The drawings on this post were inspired by a design style know as “gráfica chicha” (more on that later). I used this style as an exploration into neon colors with solid black backgrounds. For this set I used my own design ideas and patterns, and attempted to keep designs simple without a specific theme. These designs can also be considered “Sharpie art”, but in my drawings I did not use the common permanent marker, instead I used water-based markers and incorporated highlighter/neon markers.
This post is titled “gráfica chicha” because this was my main source of inspiration for all the designs. This style became popular in Peru during the 70’s and was used primarily to advertise music events. This art form incorporated the use of bright colors with contrasting black lines, similar to the colors found on traditional Peruvian textiles. This trend has seen a recent rebirth and has become popular in other parts of South America. More info and links at the bottom of the page.
For this set I decided to use photo paper as I had plenty of it and though it would make the designs stand out. I began using opaque paint markers but that did not work well with my paper (HP Glossy Photo Paper).
Although paint markers worked well to cover dark areas, the paint would smudge even after drying. Perhaps I needed better paint markers.
I happened to find some flip-chart markers (Sharpie brand) and after some initial test they seemed to work best. I quickly purchased more markers, including highlighters, and was ready to start.
All of the designs are were done basically the same way, with dark colors first, then filling with lighter colors. This is normally not the way most drawings are done; usually one goes from light to dark. Since this paper did not smudge with water-based markers it was safe to work backwards.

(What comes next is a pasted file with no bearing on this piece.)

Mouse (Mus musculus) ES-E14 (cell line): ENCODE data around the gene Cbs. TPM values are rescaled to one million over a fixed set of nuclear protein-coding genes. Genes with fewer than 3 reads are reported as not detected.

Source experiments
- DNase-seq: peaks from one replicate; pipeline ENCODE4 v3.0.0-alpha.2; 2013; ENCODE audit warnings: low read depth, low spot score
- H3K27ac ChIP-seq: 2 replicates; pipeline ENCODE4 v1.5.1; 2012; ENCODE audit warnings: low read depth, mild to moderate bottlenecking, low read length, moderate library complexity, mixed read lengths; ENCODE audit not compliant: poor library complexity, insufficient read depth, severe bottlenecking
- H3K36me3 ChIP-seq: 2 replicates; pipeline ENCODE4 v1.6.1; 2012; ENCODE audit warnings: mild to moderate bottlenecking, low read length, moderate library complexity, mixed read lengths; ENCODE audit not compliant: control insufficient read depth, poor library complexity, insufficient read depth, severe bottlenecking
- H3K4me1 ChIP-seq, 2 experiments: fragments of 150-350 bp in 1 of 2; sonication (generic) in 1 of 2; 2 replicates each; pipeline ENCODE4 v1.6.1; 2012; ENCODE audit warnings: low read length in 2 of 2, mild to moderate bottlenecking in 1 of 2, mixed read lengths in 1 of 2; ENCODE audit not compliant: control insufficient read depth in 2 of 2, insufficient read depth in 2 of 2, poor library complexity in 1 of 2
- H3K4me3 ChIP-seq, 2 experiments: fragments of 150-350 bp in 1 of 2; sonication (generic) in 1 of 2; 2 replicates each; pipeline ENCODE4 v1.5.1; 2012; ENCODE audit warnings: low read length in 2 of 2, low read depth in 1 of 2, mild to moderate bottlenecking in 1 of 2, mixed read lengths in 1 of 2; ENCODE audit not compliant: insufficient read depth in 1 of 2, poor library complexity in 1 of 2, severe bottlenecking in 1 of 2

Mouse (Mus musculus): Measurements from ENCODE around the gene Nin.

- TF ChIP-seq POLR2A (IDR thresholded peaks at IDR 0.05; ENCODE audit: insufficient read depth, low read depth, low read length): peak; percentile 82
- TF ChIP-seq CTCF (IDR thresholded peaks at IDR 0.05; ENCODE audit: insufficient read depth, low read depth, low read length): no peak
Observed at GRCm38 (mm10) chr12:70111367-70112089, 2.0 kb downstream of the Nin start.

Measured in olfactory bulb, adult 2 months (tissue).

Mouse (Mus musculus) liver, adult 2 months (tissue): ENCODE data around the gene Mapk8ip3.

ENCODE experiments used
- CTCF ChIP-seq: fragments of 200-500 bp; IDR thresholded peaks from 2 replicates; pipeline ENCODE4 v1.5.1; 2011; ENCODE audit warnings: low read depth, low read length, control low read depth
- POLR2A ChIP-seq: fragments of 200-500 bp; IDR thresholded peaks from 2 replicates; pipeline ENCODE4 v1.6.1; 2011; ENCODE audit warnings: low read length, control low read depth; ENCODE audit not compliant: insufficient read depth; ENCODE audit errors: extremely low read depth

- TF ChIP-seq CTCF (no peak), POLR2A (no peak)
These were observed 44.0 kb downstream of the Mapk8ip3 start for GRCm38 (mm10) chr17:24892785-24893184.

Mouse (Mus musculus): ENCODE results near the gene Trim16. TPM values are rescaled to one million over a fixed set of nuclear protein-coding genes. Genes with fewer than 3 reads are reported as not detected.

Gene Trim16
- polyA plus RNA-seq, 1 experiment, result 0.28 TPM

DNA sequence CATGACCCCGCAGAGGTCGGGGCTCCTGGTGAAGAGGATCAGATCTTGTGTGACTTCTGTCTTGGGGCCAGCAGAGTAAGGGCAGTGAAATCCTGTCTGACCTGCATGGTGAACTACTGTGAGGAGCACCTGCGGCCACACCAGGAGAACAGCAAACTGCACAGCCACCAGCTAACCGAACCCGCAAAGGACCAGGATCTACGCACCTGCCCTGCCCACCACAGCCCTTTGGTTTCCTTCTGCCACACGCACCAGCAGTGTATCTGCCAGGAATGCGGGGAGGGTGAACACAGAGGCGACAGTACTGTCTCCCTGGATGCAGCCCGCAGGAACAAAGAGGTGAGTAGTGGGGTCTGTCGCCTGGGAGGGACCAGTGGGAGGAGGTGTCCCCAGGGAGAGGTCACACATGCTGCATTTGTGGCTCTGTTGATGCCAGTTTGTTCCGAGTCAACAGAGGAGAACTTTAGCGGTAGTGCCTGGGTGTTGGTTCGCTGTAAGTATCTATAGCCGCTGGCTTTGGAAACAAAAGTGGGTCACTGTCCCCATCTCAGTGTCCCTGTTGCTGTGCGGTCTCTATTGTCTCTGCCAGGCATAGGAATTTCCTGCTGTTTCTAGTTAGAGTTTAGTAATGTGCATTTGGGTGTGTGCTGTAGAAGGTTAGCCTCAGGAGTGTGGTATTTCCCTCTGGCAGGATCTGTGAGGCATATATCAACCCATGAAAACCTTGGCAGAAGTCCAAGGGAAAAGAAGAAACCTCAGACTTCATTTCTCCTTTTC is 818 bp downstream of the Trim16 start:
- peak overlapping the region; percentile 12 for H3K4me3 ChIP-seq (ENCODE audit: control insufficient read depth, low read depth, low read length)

95% of my designs are free-hand, with no copying, tracing or pencil guidelines. I usually have some idea in mind, based on a previous sketch, and begin drawing directly on the paper. If a mistake is made there is no going back, but one way to fix it is to make the lines thicker. I did that a few times.
I keep filling the drawing. Every line is decided on-the-fly, and I do what I think would balance the drawing best.
In order to keep the theme in mind I decide to cover a large portion of the area with black marker. Now, sometimes this feels like a huge waste of marker, but the final results are usually satisfying, so I continue.
After completing all of the black area I select the bright colors for the drawing. For this set the fuschia/magenta color was my favorite, not only did it stand out well it also covered the area smoothly. This was not the case for all bright colors.
Here is the completed drawing. Note that my camera was not able to pick up all of the neon colors nicely. I tried to adjust slightly on my editing program but I still don’t think it accurately reflects the real colors, however, it’s very close.
I hope you enjoyed this set, as it was a lot of fun to work on. The bright colors really stood out over the black backgrounds, and the wide-tip markers made drawing quick and easy. It took about two weeks to complete all of the drawings on this set. While most of them are just okay for me, there are a few that I can see being framed. I will probably continue more Sharpie art, but my next project will probably be strictly black-and-white. I hope this gives you ideas for your designs. Good luck, and ’till next time.
Samples of Grafica Chicha (Google images)